(Warning: another math illustration is coming). I was tutoring a high school freshman in algebra years ago and as we were talking out the problem, I said “and then 5 times 5 is…” He answered 10. I figured he misheard me, so I said, “5 multipled by 5.” He sheepishly answered “15?” He didn’t know multiplication and he knew he was supposed to. He tried avoiding it.

Maybe we do the same with prayer. We “should” know it. But what if we “mess up?” Good news: you can’t mess it up! If you express anger or sorrow or gladness or stubbornness or you sit in silence, you really can’t do it wrong.

Maybe we stumble in prayer because we out right avoid it. We can distract ourselves pretty easily, right? We can’t say we don’t have time to pray when we spend 20 minutes flipping through our phones. We have to ask ourselves why do we avoid it? If we are afraid we won’t know what to say, remember Romans 8:26 “the Spirit intercedes with groans.”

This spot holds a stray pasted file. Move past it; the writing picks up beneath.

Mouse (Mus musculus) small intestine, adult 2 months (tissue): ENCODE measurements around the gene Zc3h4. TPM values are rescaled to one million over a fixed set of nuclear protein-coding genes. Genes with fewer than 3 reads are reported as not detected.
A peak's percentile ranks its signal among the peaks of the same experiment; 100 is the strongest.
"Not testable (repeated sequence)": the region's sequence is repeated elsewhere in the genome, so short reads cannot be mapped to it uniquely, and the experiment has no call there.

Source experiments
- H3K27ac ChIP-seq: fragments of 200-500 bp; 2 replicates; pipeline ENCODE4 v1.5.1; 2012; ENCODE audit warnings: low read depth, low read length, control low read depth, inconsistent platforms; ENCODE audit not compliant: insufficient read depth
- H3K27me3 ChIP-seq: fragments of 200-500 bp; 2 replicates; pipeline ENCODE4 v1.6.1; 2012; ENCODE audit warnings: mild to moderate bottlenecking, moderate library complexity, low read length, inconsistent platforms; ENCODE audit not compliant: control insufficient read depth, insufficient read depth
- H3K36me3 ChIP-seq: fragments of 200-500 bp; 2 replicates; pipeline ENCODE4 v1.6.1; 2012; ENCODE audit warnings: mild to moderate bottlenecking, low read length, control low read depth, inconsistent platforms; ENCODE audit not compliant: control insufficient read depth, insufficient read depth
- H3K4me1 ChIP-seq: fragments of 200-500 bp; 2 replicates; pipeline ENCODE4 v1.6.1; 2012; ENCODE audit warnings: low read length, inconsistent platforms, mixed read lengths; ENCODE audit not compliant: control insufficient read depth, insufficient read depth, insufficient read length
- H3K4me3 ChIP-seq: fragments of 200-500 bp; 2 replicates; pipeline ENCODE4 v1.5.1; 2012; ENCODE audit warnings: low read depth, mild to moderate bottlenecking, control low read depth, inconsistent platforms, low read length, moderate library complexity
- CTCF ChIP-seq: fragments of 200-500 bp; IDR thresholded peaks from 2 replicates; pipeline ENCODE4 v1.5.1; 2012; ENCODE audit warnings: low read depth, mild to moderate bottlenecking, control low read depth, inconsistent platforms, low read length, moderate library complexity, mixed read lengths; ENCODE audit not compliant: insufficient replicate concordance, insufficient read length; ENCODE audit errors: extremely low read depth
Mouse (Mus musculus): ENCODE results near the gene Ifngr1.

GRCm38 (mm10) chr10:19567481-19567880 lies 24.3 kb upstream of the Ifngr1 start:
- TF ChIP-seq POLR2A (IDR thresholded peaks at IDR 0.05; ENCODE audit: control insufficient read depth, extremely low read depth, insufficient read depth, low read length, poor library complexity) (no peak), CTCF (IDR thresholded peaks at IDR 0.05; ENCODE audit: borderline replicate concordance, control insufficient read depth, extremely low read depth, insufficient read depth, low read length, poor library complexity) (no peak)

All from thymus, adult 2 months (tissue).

The need for prayer is all throughout the Scriptures. It’s not something that is mentioned a handful of times. In a quick search of the NRSV, “pray” came up 516 times.

It is a connection with the Divine - in and around us. Maybe this makes it scary. When you truly stop all the distractions and acknowledge God and acknowledge the Divine within another person, it can be overwhelming or intimidating.

From what we read today, this prayer was powerful - empowering. It was encouraging the early Christian community to pray for its leaders.

We hear this a lot in our modern day and we encourage that here, too - to pray for our local, national, and global leaders. It makes sense; these are people in charge and we want them making wise decisions.

And today is celebrated in many churches as Peace Sunday - a Sunday to pray for our leaders so that we leave peaceably.

In the time of today’s Scripture was written, though, the people in leadership thought the kings were gods. This wasn’t a case of having a big ego; this was a case of literally calling themselves divine.

So, for the author to encourage these early Christians to pray for, not to, the kings and leaders was, to put it nicely, a slap in the face to those leaders. It was almost like a Southern “bless your heart.” “Bless your heart, you think you’re a god, but you’re not really. So, we’ll pray for you.”